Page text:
Improving the forecasts of commercial timber volume in transition forest in the northern Brazilian Amazon
The commercial volume in tropical forests is fundamental to the implementation of sustainable forest management plans. However, in the absence of local or generic volumetric equations, most forest managers and forest services are still using traditional form factors (FF) to estimate the volume of commercial tree species in the Amazon. Our study shows the modelling to estimate the commercial volume of wood in a transition forest in the Brazilian Amazon. Specifically, volumetric models were tested using data from 181 fallen trees and measured in three plots (primary units) in Amapá, Brazil. We tested generic volumetric models and compared them with a specific model (i.e., in all plots), and with FF. Models that include shaft diameter and height have returned the most accurate volume estimates. The Schumacher-Hall generic equation allowed accurate predictions (root mean square error = 0.47 m3 and bias = 0.04). The minimum sampling design for developing volumetric models consists of measuring ~70% of trees considering a random sampling of the entire population. The locally developed FF generated substantial bias, but presented better performance for small trees. These results can be used by forest managers as a technical tool in predicting the commercial volume of natural forests in Amapá.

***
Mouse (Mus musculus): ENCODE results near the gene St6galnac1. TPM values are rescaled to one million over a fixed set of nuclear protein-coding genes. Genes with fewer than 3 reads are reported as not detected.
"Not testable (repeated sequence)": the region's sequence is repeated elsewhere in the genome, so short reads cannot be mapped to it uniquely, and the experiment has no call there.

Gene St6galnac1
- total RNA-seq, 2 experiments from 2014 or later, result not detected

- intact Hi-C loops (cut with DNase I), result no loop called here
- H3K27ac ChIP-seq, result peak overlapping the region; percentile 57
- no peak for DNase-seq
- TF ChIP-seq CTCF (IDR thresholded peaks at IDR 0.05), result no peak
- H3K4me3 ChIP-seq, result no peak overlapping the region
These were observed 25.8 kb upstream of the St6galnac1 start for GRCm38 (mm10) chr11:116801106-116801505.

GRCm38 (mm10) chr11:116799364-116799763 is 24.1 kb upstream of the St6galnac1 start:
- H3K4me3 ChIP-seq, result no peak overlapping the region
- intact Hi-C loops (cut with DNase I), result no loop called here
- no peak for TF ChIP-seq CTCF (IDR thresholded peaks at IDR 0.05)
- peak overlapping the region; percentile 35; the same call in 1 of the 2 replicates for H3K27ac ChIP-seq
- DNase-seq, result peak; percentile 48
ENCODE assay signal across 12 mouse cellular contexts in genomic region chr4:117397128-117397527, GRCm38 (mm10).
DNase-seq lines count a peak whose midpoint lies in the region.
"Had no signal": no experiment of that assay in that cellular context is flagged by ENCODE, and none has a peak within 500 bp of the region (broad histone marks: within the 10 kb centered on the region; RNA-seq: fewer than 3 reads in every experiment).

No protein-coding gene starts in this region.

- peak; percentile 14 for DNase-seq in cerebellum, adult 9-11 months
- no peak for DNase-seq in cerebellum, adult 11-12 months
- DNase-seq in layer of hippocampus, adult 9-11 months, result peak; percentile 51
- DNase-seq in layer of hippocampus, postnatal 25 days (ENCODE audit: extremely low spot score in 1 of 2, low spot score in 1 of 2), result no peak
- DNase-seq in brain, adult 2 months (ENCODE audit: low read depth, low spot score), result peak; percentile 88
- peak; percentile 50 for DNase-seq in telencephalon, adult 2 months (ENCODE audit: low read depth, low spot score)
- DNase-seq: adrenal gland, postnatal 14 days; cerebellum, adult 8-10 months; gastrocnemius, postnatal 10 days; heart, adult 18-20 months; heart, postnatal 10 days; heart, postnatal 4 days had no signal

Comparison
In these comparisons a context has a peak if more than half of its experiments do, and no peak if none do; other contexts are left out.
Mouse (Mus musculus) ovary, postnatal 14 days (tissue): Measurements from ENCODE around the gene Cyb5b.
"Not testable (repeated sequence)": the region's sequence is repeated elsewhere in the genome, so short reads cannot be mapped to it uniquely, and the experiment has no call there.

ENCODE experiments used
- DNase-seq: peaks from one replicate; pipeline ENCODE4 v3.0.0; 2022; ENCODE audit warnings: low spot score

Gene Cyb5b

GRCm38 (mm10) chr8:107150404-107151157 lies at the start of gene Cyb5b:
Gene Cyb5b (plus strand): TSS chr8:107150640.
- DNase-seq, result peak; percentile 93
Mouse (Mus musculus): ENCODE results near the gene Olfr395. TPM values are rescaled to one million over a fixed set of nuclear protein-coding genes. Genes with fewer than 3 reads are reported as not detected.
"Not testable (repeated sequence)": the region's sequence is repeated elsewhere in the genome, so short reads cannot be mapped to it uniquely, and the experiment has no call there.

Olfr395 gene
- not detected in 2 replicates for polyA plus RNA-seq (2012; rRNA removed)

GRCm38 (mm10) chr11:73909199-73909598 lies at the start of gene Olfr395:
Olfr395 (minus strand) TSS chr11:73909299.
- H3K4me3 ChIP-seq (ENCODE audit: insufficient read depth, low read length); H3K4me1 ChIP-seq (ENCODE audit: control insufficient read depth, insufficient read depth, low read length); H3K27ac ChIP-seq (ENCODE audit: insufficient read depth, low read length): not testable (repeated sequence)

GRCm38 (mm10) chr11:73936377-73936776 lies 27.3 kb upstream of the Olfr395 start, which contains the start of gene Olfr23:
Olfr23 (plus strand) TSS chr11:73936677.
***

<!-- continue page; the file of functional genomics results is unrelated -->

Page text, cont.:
Keywords: form factor, rainforest, regression analysis, relative error, volume models